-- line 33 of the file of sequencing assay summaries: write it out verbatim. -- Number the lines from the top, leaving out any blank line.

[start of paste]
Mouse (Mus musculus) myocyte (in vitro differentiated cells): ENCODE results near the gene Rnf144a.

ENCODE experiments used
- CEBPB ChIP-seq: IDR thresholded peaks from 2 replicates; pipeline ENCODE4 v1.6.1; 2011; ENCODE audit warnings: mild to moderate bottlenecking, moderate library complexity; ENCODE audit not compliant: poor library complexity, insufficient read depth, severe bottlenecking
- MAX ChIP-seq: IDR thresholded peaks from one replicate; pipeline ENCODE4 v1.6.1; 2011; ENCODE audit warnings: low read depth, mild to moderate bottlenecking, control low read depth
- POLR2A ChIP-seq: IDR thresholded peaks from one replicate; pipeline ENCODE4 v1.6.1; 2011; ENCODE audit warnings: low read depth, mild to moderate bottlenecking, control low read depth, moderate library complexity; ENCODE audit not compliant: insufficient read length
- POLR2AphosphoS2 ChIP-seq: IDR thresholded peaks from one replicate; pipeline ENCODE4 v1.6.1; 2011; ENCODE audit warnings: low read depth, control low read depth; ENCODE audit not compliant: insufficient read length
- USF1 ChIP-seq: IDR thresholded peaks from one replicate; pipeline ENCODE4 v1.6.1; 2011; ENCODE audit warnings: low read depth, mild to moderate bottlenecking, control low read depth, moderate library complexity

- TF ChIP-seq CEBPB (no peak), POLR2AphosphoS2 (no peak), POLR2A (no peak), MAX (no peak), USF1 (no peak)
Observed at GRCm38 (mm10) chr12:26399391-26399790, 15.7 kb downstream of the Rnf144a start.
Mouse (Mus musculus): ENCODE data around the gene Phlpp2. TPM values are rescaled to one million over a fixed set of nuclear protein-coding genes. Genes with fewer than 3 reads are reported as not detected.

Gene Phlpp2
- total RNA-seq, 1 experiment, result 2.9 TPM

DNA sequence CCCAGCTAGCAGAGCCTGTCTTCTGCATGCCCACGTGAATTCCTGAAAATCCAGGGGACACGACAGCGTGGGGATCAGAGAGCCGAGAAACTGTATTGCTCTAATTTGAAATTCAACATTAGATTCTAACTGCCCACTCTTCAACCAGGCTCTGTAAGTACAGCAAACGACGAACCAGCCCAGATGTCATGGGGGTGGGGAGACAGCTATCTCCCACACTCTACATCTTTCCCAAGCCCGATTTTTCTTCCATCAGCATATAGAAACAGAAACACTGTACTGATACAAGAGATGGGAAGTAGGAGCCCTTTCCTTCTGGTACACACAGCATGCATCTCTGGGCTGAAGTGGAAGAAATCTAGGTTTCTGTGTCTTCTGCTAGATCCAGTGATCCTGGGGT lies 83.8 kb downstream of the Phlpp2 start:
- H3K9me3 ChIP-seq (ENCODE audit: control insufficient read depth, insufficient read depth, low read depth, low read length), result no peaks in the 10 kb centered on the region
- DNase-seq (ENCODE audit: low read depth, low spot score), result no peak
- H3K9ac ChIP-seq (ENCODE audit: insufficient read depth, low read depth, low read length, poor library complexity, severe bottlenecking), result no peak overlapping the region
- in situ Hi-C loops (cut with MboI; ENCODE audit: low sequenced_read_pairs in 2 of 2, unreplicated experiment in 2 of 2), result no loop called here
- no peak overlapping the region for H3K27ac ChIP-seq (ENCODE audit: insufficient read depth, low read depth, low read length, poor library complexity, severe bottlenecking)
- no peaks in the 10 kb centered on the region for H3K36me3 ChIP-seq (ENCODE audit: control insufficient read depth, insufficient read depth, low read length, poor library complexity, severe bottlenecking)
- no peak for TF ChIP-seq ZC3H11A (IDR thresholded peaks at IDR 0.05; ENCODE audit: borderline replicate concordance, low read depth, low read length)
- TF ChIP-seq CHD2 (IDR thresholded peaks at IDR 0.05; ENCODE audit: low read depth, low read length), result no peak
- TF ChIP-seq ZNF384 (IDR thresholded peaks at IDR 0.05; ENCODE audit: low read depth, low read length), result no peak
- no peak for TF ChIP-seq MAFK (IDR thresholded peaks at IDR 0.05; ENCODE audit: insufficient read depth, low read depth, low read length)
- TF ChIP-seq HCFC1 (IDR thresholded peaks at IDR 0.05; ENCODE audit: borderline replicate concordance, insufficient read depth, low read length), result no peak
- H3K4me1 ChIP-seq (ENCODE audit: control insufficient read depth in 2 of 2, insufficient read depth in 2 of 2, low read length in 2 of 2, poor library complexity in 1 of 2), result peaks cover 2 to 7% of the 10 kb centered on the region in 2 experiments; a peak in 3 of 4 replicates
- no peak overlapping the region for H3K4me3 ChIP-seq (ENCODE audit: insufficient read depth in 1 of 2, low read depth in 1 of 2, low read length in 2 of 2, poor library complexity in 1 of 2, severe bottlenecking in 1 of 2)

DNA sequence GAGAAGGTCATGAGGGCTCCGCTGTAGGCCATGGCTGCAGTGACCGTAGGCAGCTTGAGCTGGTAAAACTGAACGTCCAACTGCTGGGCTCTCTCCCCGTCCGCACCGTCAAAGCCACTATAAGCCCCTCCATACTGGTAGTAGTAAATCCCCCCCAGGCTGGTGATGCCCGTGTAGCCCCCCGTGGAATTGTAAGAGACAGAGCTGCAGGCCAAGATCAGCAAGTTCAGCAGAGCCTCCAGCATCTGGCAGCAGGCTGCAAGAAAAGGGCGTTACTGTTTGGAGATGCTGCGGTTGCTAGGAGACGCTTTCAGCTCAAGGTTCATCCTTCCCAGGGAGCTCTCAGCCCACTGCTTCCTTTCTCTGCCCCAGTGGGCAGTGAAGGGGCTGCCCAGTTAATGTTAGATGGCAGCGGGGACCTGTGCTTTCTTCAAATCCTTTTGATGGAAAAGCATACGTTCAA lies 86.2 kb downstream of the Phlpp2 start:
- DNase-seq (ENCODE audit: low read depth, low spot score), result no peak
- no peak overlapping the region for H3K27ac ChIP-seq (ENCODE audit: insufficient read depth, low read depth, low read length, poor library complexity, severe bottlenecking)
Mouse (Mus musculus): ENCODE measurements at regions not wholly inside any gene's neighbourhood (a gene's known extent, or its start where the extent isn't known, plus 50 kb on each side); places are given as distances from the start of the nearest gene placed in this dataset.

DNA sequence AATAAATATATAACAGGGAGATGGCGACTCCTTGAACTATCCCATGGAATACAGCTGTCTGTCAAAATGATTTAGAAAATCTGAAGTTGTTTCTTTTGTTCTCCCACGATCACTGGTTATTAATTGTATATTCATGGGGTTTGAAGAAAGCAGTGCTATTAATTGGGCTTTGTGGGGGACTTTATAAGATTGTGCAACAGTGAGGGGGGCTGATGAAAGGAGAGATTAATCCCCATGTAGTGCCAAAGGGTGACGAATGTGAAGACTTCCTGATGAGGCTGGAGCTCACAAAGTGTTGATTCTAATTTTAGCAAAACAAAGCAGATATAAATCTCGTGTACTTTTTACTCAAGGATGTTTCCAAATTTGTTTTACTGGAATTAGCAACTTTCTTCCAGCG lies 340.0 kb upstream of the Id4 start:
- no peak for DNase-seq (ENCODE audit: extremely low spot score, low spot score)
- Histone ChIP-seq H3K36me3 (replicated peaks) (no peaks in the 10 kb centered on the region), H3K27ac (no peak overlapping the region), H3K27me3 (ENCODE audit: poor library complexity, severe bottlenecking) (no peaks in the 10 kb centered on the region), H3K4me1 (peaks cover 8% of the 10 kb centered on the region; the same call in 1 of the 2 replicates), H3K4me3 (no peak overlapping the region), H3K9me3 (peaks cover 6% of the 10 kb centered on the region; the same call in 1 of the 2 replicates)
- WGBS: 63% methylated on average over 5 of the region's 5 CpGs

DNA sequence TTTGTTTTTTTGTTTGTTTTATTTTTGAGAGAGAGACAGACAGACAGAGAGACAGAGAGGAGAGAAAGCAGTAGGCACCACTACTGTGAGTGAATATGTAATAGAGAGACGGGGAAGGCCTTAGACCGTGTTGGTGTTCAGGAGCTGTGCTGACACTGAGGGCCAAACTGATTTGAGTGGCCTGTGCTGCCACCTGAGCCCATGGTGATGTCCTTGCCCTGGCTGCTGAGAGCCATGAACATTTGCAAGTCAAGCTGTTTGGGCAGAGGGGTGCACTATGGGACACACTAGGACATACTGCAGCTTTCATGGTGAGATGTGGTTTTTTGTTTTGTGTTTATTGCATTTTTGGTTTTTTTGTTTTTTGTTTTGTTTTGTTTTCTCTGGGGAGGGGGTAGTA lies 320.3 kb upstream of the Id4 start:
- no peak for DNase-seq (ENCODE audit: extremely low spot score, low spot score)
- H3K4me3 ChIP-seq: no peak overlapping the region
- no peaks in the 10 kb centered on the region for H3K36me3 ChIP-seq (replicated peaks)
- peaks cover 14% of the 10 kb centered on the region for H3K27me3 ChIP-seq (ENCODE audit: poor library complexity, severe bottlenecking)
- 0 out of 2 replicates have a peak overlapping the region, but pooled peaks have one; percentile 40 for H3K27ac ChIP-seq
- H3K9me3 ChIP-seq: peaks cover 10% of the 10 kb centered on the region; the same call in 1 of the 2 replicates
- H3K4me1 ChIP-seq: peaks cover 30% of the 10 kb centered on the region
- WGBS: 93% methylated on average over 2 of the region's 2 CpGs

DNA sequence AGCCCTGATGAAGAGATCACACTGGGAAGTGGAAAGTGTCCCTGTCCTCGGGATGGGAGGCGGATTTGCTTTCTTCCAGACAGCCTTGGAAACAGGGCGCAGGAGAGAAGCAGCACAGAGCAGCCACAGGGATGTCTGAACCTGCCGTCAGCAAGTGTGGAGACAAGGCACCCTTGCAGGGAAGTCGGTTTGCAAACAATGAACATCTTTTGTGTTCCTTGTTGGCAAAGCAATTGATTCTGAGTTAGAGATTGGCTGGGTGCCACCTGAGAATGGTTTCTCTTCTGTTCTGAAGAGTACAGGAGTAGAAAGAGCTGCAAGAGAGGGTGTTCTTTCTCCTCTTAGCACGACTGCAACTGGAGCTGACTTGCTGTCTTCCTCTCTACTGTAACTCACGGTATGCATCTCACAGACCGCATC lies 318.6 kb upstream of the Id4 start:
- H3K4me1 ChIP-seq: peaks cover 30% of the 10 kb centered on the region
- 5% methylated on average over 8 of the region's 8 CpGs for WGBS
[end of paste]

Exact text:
- Histone ChIP-seq H3K36me3 (replicated peaks) (no peaks in the 10 kb centered on the region), H3K27ac (no peak overlapping the region), H3K27me3 (ENCODE audit: poor library complexity, severe bottlenecking) (no peaks in the 10 kb centered on the region), H3K4me1 (peaks cover 8% of the 10 kb centered on the region; the same call in 1 of the 2 replicates), H3K4me3 (no peak overlapping the region), H3K9me3 (peaks cover 6% of the 10 kb centered on the region; the same call in 1 of the 2 replicates)